This financial fraud, in the year when the high price of buying Westinghouse Electric, has laid the groundwork.
After the acquisition of Westinghouse, the subprime mortgage crisis swept the world in 2008, Toshiba under the tenure of Atsushi Nishida, in 2009, delivered the worst report card in its history, with a net profit deficit of 343.5 billion yuan.
In that year, Nishida Atsushi retired from the position of president and was succeeded by Sasaki, who had a technical background and had been in charge of the nuclear power business. At the handover ceremony, Atsushi Nishida spoke highly of Sasaki as “the person responsible for putting Toshiba’s nuclear power business on a global track”.
Toshiba also has high hopes for its nuclear power business, and the company expects to receive orders for 39 nuclear reactor equipment worldwide by 2015. In fact, by 2009, Toshiba already had 12 orders in hand and was on track to meet its expected targets.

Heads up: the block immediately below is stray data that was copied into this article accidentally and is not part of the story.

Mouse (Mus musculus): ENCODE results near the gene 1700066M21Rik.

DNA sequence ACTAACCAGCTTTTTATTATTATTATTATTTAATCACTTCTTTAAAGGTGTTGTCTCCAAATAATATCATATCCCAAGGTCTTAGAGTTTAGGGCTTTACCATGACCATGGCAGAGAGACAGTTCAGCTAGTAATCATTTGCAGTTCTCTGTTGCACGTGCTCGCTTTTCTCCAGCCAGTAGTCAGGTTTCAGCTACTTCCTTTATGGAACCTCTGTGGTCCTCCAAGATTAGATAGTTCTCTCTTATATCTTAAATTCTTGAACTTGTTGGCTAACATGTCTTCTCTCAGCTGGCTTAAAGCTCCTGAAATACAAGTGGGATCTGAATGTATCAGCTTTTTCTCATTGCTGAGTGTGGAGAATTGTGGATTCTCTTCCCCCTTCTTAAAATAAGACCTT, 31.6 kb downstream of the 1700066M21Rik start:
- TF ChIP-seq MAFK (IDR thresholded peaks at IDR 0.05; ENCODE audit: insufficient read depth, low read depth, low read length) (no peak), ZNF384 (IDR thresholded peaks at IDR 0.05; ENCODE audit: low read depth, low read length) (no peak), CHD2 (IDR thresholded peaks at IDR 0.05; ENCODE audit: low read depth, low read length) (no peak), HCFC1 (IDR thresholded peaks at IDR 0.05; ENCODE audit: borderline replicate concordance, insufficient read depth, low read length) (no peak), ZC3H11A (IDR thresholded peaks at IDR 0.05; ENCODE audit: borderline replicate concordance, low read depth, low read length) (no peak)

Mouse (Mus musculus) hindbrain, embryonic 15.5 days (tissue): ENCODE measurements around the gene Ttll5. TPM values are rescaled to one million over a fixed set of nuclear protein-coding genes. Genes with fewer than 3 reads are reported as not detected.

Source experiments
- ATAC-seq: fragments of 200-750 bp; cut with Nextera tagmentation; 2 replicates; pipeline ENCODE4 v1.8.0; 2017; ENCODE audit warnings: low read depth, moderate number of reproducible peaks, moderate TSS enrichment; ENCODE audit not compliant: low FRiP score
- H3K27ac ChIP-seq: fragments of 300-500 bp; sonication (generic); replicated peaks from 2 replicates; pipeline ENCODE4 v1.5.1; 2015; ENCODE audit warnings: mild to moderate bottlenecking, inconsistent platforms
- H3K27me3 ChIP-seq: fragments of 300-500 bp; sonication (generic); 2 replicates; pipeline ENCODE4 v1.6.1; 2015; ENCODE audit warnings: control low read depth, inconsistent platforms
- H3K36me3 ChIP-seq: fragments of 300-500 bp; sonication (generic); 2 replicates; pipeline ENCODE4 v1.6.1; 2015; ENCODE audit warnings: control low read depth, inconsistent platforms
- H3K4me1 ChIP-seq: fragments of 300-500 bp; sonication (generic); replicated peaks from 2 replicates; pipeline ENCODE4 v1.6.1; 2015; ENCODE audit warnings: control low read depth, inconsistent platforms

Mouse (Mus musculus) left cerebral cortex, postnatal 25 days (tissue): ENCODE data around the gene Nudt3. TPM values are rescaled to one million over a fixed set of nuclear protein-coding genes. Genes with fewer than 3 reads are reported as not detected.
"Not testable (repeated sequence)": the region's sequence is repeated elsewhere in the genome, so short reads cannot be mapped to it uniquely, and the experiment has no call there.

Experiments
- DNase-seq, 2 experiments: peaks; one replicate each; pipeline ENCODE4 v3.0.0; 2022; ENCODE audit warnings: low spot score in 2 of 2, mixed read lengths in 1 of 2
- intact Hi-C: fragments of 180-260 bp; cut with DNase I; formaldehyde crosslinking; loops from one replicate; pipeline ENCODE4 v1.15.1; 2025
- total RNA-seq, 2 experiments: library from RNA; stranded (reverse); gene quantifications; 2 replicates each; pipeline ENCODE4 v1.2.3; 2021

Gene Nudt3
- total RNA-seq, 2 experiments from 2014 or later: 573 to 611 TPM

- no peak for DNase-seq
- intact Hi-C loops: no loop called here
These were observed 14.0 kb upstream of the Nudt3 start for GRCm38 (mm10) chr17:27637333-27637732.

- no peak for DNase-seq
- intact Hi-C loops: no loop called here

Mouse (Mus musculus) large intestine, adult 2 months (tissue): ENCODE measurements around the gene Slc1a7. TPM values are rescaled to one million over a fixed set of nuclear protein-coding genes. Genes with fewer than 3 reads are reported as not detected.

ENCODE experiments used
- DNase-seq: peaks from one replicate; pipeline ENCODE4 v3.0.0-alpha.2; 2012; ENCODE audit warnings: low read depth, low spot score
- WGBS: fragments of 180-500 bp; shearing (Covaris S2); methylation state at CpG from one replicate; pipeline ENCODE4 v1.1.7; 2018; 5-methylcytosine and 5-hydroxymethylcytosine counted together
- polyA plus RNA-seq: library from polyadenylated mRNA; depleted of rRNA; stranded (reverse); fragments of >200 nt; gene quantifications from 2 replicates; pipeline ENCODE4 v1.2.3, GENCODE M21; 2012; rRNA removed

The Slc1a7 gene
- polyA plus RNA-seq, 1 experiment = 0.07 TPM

However, on March 11, 2011, an earthquake triggered a leak of radioactive materials from the Fukushima nuclear power plant in Japan, and the builder of the plant where the leak occurred was none other than Toshiba.
After the accident, governments were cautious about nuclear power construction, and many countries suspended nuclear power operations and reassessed the safety of nuclear power plants. Toshiba was not only unable to get new orders, but some of the orders already signed were also cancelled.
Toshiba’s dream of nuclear power was completely shattered, and pressure on performance followed.
In the name of “meeting the challenges”, Toshiba’s third-generation president demanded that the company’s profits be increased. However, this was an impossible task in the prevailing market conditions.